Anxiety and stress are often mistaken as the same thing. Understand that while stress can motivate you to pay attention and perform well, anxiety hinders your ability to focus and perform. When people assign too much importance to a situation or perceive a situation as overwhelming, stress transforms into anxiety with its excess of worry, restless energy, and, at times, exhaustion.
Anxiety has both genetic and situational causes. Many anxious people come from a family with a history of anxiety, and then the person also lives with anxious parents and siblings, accentuating anxious thoughts and behaviors. Other causes of anxiety could include major life changes, trauma, or other stressful events.
If you’re ready for change, consider coming to counseling. We know it takes courage to cross that bridge and we want you to have an idea of what to expect. The first counseling session is an assessment session—designed to help your therapist gather background information as they listen to your concerns and create a treatment plan tailored to you. In the treatment visits that follow, your therapist will teach you skills as well as draw insights from you to help you manage the various anxiety symptoms you are experiencing. When you’ve tried to figure things out on your own long enough and come to therapy, you’re ready for some practical guidance and direction. And that’s just what you’ll get.
Some anxiety symptoms that we will help you work through include:
Social anxiety can make people feel afraid that others are judging them or that they’ll accidentally embarrass themselves. This anxiety may increase during social events, such as attending a crowded venue, meeting new people, interacting with authority figures, asking someone on a date, or public speaking.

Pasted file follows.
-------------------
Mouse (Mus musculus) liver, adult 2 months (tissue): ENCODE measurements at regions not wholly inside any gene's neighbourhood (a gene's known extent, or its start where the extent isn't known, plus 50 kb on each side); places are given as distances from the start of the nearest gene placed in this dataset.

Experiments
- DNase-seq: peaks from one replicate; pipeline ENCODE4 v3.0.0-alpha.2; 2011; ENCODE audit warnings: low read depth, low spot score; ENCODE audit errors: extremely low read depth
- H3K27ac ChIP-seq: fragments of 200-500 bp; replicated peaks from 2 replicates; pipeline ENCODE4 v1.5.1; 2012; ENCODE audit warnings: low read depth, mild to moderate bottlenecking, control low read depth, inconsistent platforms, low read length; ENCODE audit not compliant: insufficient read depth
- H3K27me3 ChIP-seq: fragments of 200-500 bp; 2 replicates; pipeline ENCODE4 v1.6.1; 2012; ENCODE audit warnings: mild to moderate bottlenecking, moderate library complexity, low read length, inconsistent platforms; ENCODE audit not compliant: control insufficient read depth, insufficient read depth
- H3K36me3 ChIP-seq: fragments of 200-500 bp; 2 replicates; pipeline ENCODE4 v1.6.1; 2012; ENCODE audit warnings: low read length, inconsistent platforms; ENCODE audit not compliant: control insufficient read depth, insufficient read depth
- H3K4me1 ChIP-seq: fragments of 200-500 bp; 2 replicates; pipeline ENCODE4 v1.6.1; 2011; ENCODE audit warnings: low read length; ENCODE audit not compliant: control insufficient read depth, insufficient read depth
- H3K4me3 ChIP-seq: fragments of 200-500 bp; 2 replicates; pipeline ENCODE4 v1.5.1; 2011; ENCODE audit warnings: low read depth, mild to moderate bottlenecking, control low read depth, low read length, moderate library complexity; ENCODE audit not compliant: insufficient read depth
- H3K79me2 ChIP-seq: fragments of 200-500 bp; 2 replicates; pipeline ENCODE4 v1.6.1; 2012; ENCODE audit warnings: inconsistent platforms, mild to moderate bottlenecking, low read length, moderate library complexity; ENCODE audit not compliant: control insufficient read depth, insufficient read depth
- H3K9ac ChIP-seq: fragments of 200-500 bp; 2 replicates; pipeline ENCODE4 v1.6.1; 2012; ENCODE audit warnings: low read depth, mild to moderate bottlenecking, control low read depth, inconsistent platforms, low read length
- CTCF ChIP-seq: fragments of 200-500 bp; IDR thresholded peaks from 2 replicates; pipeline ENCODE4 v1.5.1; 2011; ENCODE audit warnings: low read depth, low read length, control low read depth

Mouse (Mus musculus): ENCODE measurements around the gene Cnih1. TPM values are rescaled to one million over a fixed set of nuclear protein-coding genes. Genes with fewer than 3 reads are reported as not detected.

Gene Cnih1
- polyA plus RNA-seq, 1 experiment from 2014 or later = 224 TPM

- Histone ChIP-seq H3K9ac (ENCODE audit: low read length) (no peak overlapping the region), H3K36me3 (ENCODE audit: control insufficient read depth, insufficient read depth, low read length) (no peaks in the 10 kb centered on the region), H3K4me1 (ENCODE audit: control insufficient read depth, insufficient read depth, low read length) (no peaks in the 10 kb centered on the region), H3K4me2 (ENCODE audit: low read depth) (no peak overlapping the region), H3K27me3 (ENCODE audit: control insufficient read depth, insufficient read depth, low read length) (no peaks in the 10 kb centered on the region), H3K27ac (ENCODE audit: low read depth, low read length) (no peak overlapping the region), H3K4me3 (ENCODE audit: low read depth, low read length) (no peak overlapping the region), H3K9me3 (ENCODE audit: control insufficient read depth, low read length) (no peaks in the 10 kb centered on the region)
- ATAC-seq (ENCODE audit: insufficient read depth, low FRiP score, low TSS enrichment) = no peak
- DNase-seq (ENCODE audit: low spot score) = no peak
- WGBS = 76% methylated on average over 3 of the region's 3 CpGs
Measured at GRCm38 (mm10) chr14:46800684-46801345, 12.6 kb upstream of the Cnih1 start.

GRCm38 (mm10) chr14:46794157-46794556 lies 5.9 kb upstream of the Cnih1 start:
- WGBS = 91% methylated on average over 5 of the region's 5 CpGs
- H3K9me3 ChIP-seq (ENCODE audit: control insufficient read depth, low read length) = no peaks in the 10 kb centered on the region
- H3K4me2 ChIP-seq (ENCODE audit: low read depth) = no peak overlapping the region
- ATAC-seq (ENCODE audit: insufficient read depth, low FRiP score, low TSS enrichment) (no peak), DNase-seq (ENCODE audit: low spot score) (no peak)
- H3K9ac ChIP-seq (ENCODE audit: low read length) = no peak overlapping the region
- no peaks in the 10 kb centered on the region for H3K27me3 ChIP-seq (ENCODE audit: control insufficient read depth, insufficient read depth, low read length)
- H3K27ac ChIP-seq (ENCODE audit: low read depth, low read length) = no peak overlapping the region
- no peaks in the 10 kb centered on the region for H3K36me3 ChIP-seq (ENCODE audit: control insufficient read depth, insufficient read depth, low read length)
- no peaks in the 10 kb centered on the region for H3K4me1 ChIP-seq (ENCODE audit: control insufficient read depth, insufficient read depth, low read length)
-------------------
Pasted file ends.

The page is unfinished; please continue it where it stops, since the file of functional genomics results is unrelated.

One way we help treat social anxiety is by role-playing specific situations. Being prepared can help you cope and manage your anxiety before a social event happens. Together, we will construct a plan that will help you feel more confident in social situations.
Panic attacks occur when you experience a cluster of physical anxiety symptoms all at the same time. Your symptoms may include an increased heart rate, sweating, nausea, headache, dizziness, or change in breathing, etc. The symptoms usually last about 15 minutes or so, and you may then feel quite tired for a while thereafter. Fortunately, these events are usually not life-threatening or harmful to your body. They happen as your body reacts to a stressful event or as your mind starts to worry about something.
In some cases, a person may feel they are coping well enough with their stress, and they may still have a panic attack. It may seem to come “out of the blue.” In such cases, you should visit your physician to rule out medical reasons. If your physician suggests that panic attacks are the likely explanation, a well-trained therapist can teach you mental and behavioral skills that will help you cope with stress and manage panic attacks.
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